(Bloomberg) -- China’s central bank unexpectedly reduced a key interest rate by the most since 2020 to bolster an economy that’s facing fresh risks from a worsening property slump and weak consumer spending.
The People’s Bank of China lowered the rate on its one-year loans — or medium-term lending facility — by 15 basis points to 2.5% on Tuesday, the second reduction since June. All but one of the 15 analysts surveyed by Bloomberg had predicted the rate would stay unchanged. A short-term policy rate was also cut by 10 basis points.
The surprise move came shortly before the release of disappointing economic activity data for July showing growth in consumer spending, industrial output and investment sliding across the board and unemployment picking up.
The National Bureau of Statistics said domestic demand remains “insufficient” and the “economy’s recovery foundation still needs to be strengthened.” China needs to “step up macroeconomic policy adjustment, and focus on expanding domestic demand, lifting confidence and preventing risks,” the NBS said in a statement.
The rate cut boosted government bonds and weighed on the exchange rate. China’s 10-year yield fell seven basis points to 2.56%, the lowest since 2020. The onshore yuan weakened for the fourth session Tuesday, falling 0.23% to 7.2744 a dollar as of 11:32 a.m. in Shanghai.
The PBOC’s move was the first under new Governor Pan Gongsheng, a former deputy at the PBOC who was promoted last month following the retirement of Yi Gang. There’s been a slew of bad economic news since Pan has taken office, with data last week showing bank loans plunging to a 14-year low in July, deflation setting in and exports contracting further.
The surprise policy move suggests heightened concern from policymakers about the deteriorating outlook, especially in the real estate market, where another major property developer now faces a debt crisis and home sales continue to decline. Risks are also spreading to the financial sector, where an affiliate of a major financial conglomerate, which had exposure to the real estate sector, missed payments on some investment products.
China’s economic woes are rippling through to the rest of the world and worrying global policymakers. US Treasury Secretary Janet Yellen said China’s slowdown was a “risk factor” for the American economy, although the impact would be greater for Asian neighbors. President Joe Biden told a fundraiser last week that China’s economic problems were a “ticking time bomb” for the country.
Beijing is facing more calls to add monetary and fiscal stimulus to support the economy since a pro-growth tilt by the Communist Party’s Politburo in July. A central bank adviser has called for direct support to consumers to help boost spending, an approach that senior officials have so far been reluctant to take.
What Bloomberg Economics Says...
China’s activity data show the economy skidding into the second half of the year — clear reason for the swift and unusually large rate cut Tuesday. The readings on production, investment and consumption all undershot expectations, showing June’s rate cut didn’t move the dial.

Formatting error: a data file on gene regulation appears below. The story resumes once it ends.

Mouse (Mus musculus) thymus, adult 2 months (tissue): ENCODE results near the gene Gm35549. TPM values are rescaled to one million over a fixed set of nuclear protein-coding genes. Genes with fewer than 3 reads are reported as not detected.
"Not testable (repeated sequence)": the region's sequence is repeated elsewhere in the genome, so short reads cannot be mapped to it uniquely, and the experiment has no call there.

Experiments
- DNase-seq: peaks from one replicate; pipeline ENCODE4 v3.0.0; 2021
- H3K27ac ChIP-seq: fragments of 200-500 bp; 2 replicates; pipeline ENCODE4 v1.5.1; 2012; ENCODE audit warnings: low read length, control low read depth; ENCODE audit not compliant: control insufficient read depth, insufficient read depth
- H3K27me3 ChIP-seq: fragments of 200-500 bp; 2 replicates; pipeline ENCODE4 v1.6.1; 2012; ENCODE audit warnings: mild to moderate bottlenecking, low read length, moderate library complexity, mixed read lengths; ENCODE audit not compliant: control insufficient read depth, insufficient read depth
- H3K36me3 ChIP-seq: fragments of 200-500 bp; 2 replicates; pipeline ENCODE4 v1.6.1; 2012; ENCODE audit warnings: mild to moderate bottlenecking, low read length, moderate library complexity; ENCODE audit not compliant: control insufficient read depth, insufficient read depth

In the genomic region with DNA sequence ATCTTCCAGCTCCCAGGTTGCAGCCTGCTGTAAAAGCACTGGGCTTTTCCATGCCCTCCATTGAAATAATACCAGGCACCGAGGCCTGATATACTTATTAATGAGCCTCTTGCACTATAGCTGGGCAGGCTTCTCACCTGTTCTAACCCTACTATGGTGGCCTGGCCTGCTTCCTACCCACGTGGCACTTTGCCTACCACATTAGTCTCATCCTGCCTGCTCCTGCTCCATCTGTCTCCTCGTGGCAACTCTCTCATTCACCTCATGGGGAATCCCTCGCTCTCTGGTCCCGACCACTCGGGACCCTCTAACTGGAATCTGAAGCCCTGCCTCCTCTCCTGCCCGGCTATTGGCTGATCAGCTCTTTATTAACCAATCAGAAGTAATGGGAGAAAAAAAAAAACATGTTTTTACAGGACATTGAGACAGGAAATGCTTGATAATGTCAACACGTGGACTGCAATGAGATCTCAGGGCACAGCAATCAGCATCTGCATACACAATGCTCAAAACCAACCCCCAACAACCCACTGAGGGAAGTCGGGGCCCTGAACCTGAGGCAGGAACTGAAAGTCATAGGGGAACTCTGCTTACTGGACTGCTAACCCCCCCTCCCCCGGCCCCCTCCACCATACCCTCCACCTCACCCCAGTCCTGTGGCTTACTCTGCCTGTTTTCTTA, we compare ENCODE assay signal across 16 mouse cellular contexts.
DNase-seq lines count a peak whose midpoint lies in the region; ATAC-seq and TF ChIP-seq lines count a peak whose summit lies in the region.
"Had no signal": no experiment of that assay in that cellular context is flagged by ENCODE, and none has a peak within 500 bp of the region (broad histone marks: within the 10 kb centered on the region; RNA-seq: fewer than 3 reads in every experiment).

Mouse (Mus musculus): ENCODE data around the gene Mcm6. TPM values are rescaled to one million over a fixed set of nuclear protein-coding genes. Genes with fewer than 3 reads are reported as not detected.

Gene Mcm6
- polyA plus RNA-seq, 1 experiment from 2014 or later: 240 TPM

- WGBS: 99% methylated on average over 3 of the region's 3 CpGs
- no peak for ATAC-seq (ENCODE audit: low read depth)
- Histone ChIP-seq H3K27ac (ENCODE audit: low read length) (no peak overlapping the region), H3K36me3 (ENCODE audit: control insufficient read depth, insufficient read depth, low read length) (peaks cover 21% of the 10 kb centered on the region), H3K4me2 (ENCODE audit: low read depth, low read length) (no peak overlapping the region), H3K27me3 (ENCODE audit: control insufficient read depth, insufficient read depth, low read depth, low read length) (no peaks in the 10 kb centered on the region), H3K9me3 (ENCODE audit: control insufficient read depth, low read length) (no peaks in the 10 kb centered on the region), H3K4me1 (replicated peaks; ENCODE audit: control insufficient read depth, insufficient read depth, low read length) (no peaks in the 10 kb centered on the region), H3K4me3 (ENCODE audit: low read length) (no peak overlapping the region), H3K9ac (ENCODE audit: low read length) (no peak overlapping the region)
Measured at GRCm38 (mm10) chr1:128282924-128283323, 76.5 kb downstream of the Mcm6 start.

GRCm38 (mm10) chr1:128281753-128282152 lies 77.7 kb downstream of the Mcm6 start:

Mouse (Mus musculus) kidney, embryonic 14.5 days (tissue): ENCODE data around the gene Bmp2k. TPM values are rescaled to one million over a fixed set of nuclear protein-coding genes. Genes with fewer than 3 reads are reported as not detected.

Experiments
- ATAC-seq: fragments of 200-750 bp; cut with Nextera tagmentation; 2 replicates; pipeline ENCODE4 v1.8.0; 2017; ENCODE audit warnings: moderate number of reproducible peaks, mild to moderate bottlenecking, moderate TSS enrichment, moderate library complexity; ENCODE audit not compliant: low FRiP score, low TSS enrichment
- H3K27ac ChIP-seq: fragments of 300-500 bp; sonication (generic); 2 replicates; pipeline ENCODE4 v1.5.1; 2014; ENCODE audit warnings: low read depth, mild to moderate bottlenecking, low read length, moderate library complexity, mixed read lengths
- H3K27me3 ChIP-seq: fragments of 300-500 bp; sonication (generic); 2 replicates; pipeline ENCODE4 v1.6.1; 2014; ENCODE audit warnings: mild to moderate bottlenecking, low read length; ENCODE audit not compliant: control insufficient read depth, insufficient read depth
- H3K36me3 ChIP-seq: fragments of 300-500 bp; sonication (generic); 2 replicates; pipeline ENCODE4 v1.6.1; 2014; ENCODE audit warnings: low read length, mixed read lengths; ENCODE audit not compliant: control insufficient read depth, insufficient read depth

David Qu and Chang Shu
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“The July Politburo stressed very clearly that China would ramp up counter-cyclical support measures. Today’s decision was the first concrete step in that direction,” said Carlos Casanova, senior Asia economist at Union Bancaire Privee. He expects the PBOC will also cut the reserve requirement ratio for banks next.
The Chinese central bank’s easing action will add more pressure on the yuan, which fell to its weakest level since November as the economy’s growth outlook wanes. With the Federal Reserve still hiking interest rates to tame inflation, the yield gap between 10-year US and Chinese government bonds is now more than 160 basis points, the biggest gap since 2007, fueling capital outflows.
The NBS data showed consumer spending on services, such as eating out, remained strong, while expenditure on goods, like clothing, cosmetics, jewelry and household electronics weakened considerably.
Helen Qiao, chief economist for Greater China at Bank of America, said low prices probably also contributed to the weak consumer goods figures.
“Back in July, I do think the consumer services were booming,” she said in an interview on Bloomberg TV. “Look at the box office — all time record high — look at transportation, accommodation, that was okay. But consumer product sales were probably not doing very well, compounded by the fact that it is a nominal series and your CPI inflation was very low, so that probably contributed to a very low number.”
Industrial production was likely impacted by heavy rains and severe flooding in some parts of the country last month. Fixed investment by private businesses contracted 0.5% in the January-July period from a year earlier, a sign of weak confidence.
Tuesday’s data “shows how difficult it is for China’s economy to sail against the wind, with challenges from almost all dimensions and efficient policy support from few fronts,” said Bruce Pang, chief economist for greater China at Jones Lang LaSalle Inc.
--With assistance from Paul Dobson, Jing Zhao, Wenjin Lv, Jill Disis, James Mayger, Jing Li and Kari Lindberg.
(Updates with additional details.)
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